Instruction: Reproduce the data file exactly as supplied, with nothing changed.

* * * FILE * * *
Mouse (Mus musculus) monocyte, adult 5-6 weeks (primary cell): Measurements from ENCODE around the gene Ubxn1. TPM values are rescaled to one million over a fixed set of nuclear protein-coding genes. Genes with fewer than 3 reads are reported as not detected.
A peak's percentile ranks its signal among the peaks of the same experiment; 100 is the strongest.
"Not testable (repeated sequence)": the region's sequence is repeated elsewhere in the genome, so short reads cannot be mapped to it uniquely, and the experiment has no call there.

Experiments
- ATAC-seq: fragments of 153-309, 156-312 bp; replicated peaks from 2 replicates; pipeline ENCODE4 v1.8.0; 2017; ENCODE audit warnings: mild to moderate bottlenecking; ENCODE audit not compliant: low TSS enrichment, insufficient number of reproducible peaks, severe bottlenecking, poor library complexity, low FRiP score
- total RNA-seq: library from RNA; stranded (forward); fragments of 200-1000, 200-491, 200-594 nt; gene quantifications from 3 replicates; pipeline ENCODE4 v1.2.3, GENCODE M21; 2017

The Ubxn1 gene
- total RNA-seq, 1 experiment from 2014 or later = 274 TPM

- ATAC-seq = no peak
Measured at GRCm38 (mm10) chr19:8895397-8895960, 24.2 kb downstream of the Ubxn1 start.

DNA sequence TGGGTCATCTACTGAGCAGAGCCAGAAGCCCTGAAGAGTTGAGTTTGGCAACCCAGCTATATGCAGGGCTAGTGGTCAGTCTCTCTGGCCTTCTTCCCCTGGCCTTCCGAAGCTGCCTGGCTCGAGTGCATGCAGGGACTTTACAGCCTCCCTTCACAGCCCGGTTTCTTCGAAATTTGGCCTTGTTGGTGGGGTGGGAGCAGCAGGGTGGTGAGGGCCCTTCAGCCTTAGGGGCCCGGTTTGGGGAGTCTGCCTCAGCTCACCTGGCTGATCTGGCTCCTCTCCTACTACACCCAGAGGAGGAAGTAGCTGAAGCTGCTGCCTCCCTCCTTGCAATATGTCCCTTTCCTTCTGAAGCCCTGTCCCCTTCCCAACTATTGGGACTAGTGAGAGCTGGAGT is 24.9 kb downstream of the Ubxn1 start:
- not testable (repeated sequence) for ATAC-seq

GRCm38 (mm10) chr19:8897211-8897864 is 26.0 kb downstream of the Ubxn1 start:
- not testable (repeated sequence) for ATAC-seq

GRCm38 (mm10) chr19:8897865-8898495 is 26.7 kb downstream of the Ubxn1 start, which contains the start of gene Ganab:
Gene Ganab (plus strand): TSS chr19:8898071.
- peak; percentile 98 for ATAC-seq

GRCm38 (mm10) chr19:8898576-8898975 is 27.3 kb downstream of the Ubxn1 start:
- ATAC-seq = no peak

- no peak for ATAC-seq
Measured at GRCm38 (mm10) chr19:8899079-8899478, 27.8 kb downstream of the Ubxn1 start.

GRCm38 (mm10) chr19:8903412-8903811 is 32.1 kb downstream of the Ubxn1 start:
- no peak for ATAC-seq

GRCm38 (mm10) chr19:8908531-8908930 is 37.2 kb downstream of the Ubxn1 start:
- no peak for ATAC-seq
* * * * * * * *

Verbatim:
Mouse (Mus musculus) monocyte, adult 5-6 weeks (primary cell): Measurements from ENCODE around the gene Ubxn1. TPM values are rescaled to one million over a fixed set of nuclear protein-coding genes. Genes with fewer than 3 reads are reported as not detected.
A peak's percentile ranks its signal among the peaks of the same experiment; 100 is the strongest.
"Not testable (repeated sequence)": the region's sequence is repeated elsewhere in the genome, so short reads cannot be mapped to it uniquely, and the experiment has no call there.

Experiments
- ATAC-seq: fragments of 153-309, 156-312 bp; replicated peaks from 2 replicates; pipeline ENCODE4 v1.8.0; 2017; ENCODE audit warnings: mild to moderate bottlenecking; ENCODE audit not compliant: low TSS enrichment, insufficient number of reproducible peaks, severe bottlenecking, poor library complexity, low FRiP score
- total RNA-seq: library from RNA; stranded (forward); fragments of 200-1000, 200-491, 200-594 nt; gene quantifications from 3 replicates; pipeline ENCODE4 v1.2.3, GENCODE M21; 2017

The Ubxn1 gene
- total RNA-seq, 1 experiment from 2014 or later = 274 TPM

- ATAC-seq = no peak
Measured at GRCm38 (mm10) chr19:8895397-8895960, 24.2 kb downstream of the Ubxn1 start.

DNA sequence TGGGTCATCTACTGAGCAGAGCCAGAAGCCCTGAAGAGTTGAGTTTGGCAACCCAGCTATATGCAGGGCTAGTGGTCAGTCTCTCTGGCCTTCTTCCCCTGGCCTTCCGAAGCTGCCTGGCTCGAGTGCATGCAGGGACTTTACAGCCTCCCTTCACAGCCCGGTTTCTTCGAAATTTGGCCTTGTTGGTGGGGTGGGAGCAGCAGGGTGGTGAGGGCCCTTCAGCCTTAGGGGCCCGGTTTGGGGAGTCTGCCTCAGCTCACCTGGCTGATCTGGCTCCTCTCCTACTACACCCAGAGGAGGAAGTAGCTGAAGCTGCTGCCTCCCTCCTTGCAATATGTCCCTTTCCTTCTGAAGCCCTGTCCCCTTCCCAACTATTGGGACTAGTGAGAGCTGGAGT is 24.9 kb downstream of the Ubxn1 start:
- not testable (repeated sequence) for ATAC-seq

GRCm38 (mm10) chr19:8897211-8897864 is 26.0 kb downstream of the Ubxn1 start:
- not testable (repeated sequence) for ATAC-seq

GRCm38 (mm10) chr19:8897865-8898495 is 26.7 kb downstream of the Ubxn1 start, which contains the start of gene Ganab:
Gene Ganab (plus strand): TSS chr19:8898071.
- peak; percentile 98 for ATAC-seq

GRCm38 (mm10) chr19:8898576-8898975 is 27.3 kb downstream of the Ubxn1 start:
- ATAC-seq = no peak

- no peak for ATAC-seq
Measured at GRCm38 (mm10) chr19:8899079-8899478, 27.8 kb downstream of the Ubxn1 start.

GRCm38 (mm10) chr19:8903412-8903811 is 32.1 kb downstream of the Ubxn1 start:
- no peak for ATAC-seq

GRCm38 (mm10) chr19:8908531-8908930 is 37.2 kb downstream of the Ubxn1 start:
- no peak for ATAC-seq